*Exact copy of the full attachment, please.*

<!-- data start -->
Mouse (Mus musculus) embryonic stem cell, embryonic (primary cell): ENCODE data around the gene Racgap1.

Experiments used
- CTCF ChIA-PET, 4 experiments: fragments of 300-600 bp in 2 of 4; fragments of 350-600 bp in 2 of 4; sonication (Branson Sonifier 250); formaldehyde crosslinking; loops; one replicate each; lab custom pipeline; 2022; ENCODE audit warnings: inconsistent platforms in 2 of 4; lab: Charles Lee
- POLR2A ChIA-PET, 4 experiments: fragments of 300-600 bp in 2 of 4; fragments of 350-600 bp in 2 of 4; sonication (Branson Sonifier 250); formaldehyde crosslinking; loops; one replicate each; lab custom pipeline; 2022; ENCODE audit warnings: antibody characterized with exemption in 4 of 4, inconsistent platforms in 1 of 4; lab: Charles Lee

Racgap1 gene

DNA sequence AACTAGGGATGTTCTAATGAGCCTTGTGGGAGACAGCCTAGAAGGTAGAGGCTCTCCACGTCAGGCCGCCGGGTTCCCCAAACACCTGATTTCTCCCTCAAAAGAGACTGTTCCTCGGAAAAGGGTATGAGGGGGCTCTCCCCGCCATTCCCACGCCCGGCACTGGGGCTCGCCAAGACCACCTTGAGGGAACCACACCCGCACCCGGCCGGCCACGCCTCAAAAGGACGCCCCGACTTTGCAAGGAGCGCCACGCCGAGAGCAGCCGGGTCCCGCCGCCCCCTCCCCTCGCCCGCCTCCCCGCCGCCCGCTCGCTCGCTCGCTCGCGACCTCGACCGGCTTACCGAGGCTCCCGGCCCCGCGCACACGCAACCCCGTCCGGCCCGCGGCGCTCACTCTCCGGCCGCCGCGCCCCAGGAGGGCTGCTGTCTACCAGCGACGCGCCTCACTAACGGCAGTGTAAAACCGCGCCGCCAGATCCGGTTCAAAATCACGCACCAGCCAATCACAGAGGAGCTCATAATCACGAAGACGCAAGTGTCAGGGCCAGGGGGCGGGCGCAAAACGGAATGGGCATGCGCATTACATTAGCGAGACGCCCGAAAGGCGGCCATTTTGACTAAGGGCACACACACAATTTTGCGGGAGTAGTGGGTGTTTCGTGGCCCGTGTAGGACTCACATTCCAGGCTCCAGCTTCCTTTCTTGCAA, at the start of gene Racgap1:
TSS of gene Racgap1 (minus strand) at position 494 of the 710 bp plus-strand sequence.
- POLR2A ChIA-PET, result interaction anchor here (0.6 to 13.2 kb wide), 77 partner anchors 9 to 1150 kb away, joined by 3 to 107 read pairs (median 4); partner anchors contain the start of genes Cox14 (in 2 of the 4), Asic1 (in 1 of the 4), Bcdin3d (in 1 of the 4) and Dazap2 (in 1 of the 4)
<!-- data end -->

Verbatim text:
Mouse (Mus musculus) embryonic stem cell, embryonic (primary cell): ENCODE data around the gene Racgap1.

Experiments used
- CTCF ChIA-PET, 4 experiments: fragments of 300-600 bp in 2 of 4; fragments of 350-600 bp in 2 of 4; sonication (Branson Sonifier 250); formaldehyde crosslinking; loops; one replicate each; lab custom pipeline; 2022; ENCODE audit warnings: inconsistent platforms in 2 of 4; lab: Charles Lee
- POLR2A ChIA-PET, 4 experiments: fragments of 300-600 bp in 2 of 4; fragments of 350-600 bp in 2 of 4; sonication (Branson Sonifier 250); formaldehyde crosslinking; loops; one replicate each; lab custom pipeline; 2022; ENCODE audit warnings: antibody characterized with exemption in 4 of 4, inconsistent platforms in 1 of 4; lab: Charles Lee

Racgap1 gene

DNA sequence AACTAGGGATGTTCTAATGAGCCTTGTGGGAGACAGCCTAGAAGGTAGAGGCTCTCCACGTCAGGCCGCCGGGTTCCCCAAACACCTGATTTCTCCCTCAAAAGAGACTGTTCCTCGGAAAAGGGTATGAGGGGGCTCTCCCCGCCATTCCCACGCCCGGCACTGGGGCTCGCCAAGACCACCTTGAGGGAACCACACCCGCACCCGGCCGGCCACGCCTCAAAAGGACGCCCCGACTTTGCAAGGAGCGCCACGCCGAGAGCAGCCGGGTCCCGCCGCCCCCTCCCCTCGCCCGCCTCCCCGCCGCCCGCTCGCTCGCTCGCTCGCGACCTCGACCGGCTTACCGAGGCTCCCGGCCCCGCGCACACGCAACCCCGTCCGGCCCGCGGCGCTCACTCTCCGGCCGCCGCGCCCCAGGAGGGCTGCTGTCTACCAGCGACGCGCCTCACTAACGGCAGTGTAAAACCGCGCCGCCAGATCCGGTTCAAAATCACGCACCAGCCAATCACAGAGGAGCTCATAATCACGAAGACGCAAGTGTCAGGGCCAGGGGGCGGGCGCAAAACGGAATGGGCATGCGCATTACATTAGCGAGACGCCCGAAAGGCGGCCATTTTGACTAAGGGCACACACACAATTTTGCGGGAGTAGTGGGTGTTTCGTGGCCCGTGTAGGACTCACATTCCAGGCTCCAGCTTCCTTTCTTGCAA, at the start of gene Racgap1:
TSS of gene Racgap1 (minus strand) at position 494 of the 710 bp plus-strand sequence.
- POLR2A ChIA-PET, result interaction anchor here (0.6 to 13.2 kb wide), 77 partner anchors 9 to 1150 kb away, joined by 3 to 107 read pairs (median 4); partner anchors contain the start of genes Cox14 (in 2 of the 4), Asic1 (in 1 of the 4), Bcdin3d (in 1 of the 4) and Dazap2 (in 1 of the 4)